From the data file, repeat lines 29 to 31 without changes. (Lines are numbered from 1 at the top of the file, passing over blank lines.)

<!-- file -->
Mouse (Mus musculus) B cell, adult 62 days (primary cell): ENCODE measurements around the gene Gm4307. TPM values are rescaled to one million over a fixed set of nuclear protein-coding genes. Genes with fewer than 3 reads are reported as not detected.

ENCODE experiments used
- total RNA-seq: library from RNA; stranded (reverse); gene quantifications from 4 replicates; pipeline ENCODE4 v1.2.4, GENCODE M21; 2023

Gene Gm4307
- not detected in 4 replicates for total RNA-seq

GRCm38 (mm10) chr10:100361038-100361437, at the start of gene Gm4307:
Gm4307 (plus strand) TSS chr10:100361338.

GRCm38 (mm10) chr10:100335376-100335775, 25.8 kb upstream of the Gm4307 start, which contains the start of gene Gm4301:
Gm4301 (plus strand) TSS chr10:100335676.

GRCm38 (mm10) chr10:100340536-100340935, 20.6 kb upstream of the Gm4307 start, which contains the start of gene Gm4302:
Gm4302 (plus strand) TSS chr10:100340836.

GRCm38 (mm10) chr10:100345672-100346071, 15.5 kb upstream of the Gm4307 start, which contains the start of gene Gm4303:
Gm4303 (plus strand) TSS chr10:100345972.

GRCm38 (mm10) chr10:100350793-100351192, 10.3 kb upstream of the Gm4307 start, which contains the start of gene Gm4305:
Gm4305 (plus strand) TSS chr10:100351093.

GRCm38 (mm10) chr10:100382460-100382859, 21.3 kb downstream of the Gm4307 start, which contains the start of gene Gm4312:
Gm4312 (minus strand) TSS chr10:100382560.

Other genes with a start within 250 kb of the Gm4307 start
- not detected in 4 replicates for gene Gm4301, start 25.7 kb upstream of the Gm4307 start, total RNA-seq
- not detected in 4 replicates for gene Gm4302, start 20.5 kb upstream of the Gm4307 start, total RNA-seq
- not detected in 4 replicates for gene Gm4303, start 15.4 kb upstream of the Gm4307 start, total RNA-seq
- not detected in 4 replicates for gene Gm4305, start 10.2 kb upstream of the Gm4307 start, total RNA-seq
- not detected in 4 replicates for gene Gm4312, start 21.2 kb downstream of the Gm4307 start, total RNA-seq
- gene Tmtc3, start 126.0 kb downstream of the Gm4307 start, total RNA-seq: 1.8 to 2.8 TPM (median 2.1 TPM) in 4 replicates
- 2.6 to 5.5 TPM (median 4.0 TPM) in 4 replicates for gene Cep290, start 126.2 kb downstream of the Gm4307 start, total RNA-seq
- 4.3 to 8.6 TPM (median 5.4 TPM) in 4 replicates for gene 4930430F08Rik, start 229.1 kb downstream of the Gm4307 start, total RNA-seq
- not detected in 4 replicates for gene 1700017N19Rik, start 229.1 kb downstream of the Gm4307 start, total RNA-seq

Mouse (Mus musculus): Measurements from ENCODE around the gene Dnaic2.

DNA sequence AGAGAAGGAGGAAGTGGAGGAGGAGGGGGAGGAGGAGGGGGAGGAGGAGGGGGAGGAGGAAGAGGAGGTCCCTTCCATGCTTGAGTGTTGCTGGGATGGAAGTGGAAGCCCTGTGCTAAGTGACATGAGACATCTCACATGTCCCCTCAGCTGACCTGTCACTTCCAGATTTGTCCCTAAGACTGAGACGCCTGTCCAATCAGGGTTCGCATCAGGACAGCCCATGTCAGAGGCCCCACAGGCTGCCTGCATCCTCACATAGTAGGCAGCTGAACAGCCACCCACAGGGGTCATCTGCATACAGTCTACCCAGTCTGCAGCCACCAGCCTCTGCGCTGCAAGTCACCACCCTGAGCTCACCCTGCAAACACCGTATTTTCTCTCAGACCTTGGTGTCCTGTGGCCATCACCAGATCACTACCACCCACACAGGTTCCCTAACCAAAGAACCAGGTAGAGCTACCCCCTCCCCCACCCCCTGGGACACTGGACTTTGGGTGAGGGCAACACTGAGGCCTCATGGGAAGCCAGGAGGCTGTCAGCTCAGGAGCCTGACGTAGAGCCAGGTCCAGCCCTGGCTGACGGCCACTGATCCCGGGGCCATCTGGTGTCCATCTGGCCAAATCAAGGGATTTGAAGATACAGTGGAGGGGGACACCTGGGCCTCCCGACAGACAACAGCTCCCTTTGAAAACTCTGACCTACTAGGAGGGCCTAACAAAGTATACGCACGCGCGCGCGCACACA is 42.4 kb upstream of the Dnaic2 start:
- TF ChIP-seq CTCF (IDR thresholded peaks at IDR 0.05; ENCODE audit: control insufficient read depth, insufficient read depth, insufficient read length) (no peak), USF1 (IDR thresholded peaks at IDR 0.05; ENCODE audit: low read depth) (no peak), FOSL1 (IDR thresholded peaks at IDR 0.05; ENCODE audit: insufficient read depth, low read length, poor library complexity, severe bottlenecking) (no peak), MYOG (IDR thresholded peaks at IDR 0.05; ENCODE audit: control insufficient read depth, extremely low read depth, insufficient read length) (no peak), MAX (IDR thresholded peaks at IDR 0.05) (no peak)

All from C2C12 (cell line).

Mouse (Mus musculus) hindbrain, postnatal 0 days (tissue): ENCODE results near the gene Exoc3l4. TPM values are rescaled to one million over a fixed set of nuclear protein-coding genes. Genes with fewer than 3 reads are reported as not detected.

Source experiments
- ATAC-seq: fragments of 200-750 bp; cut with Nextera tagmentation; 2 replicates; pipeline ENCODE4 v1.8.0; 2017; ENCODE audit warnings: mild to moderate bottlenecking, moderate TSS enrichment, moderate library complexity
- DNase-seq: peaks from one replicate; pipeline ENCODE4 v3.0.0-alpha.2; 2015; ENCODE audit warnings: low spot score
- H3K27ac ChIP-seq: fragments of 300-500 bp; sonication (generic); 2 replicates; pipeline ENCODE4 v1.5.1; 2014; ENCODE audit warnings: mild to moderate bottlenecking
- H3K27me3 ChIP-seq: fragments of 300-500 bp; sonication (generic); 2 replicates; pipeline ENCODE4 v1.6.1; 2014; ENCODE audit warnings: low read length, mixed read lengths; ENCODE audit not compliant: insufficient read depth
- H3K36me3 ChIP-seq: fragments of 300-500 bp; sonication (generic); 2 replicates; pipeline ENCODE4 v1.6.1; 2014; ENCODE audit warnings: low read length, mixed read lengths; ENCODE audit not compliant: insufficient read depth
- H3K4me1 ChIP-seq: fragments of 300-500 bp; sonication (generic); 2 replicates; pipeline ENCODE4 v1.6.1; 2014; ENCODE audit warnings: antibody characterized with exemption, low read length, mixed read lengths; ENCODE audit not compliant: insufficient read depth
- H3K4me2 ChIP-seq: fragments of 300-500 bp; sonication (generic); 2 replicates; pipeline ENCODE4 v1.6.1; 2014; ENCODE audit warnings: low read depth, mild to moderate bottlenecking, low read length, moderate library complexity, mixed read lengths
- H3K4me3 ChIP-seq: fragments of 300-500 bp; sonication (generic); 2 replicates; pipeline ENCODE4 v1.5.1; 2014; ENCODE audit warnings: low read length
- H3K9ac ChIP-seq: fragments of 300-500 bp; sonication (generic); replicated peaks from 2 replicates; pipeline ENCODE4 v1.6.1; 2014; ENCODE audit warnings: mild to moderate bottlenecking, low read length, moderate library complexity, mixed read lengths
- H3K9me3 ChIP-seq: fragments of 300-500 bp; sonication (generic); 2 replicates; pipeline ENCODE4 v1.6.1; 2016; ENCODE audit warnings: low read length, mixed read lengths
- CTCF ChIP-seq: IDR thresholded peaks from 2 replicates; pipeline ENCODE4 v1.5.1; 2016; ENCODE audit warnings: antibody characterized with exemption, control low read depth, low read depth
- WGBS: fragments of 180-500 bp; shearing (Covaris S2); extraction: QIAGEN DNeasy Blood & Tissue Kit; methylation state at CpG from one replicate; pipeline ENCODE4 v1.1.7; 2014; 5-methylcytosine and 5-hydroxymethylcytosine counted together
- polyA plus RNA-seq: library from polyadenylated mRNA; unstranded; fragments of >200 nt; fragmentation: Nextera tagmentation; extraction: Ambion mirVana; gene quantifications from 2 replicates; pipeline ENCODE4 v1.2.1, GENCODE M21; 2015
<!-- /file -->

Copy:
DNA sequence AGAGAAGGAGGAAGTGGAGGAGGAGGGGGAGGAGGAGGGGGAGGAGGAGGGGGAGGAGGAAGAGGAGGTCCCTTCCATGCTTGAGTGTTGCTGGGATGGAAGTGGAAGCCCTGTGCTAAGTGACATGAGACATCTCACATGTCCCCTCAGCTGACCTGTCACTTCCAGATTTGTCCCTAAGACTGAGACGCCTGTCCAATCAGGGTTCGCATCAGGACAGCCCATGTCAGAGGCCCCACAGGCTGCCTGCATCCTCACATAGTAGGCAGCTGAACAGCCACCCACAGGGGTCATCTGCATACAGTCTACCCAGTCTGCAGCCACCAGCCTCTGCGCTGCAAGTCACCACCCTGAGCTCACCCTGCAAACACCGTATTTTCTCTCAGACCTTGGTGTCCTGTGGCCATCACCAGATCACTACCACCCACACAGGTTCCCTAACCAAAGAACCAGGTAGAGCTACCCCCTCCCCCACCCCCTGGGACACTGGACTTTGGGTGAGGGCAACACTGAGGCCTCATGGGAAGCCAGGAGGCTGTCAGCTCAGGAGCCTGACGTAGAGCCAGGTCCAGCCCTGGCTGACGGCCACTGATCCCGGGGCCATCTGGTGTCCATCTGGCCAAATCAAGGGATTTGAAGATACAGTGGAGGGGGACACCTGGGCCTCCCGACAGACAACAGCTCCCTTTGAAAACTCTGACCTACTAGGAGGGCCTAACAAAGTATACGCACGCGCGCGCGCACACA is 42.4 kb upstream of the Dnaic2 start:
- TF ChIP-seq CTCF (IDR thresholded peaks at IDR 0.05; ENCODE audit: control insufficient read depth, insufficient read depth, insufficient read length) (no peak), USF1 (IDR thresholded peaks at IDR 0.05; ENCODE audit: low read depth) (no peak), FOSL1 (IDR thresholded peaks at IDR 0.05; ENCODE audit: insufficient read depth, low read length, poor library complexity, severe bottlenecking) (no peak), MYOG (IDR thresholded peaks at IDR 0.05; ENCODE audit: control insufficient read depth, extremely low read depth, insufficient read length) (no peak), MAX (IDR thresholded peaks at IDR 0.05) (no peak)

All from C2C12 (cell line).